• Well: His ability to make judgments is shaped by his clear and logical line of thought, which enables him to make reliable judgments.
  • Satisfying: His consistent way of thinking marks his confident judgment in familiar contexts.
  • Sufficient: His consistent way of thinking marks his confident judgment in familiar contexts.
  • Inadequate: In a familiar context, he can essentially rely on his ability to make judgments.
  • Insufficient: His ability to make judgments is shaped by erratic, sometimes contradicting thoughts without realizing what is important.



  • Very good: He always worked very reliably and precisely.
  • Well: He always worked reliably and conscientiously.
  • Satisfying: He worked reliably and conscientiously.
  • Sufficient: He reliably coped with the crucial tasks.
  • Inadequate: He usually worked reliably
  • Insufficient: He tries to work reliably.



  • Very good: He masters his work area independently and confidently, often has new ideas and finds optimal solutions.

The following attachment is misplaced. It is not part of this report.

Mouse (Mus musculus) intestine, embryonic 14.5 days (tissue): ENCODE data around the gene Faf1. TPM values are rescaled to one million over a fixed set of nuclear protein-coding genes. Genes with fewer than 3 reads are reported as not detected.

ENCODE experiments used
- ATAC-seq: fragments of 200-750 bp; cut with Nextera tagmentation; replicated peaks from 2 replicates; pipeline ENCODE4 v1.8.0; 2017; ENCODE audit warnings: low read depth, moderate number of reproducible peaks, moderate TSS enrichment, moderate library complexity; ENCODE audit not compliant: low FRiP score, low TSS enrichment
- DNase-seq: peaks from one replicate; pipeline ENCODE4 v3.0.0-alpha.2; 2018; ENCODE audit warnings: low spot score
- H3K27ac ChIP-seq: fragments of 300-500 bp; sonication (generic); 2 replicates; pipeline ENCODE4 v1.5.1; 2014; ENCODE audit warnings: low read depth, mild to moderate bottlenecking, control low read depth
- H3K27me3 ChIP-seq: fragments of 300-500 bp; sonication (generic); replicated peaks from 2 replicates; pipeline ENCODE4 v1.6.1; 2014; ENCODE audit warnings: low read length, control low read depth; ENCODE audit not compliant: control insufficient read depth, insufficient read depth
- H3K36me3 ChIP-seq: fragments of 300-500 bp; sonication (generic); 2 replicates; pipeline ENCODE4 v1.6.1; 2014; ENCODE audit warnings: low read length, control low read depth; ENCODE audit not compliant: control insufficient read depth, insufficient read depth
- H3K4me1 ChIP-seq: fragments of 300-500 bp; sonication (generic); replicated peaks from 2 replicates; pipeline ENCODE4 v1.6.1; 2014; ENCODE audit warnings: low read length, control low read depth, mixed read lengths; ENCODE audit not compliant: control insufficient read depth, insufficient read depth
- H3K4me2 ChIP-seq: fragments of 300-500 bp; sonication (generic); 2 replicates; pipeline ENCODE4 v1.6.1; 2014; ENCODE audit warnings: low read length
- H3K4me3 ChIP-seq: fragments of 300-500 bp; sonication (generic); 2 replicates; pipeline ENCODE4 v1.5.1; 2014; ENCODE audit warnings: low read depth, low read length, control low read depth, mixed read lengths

• Well: He manages his work area independently and confidently, finds good solutions and has new ideas.
  • Satisfying: He manages his work area confidently and finds useful solutions.
  • Sufficient: He copes with his area of ​​responsibility.
  • Inadequate: He essentially copes with the tasks arising in his area of ​​responsibility.
  • Insufficient: He is eager to cope with his field of work.


Leadership ability

  • Very good: He has a natural authority, enjoys the trust of his employees and is recognized and valued by them. He knows how to assess his employees reliably and how to lead them to very good performances.
  • Well: He is recognized and valued by his employees and is able to deploy the employees according to their abilities and to achieve good performance with them.
  • Satisfying: He is respected by his employees and has the ability to guide employees and responsibly lead them to the desired performance.
  • Sufficient: He is able to guide his employees and lead them responsibly.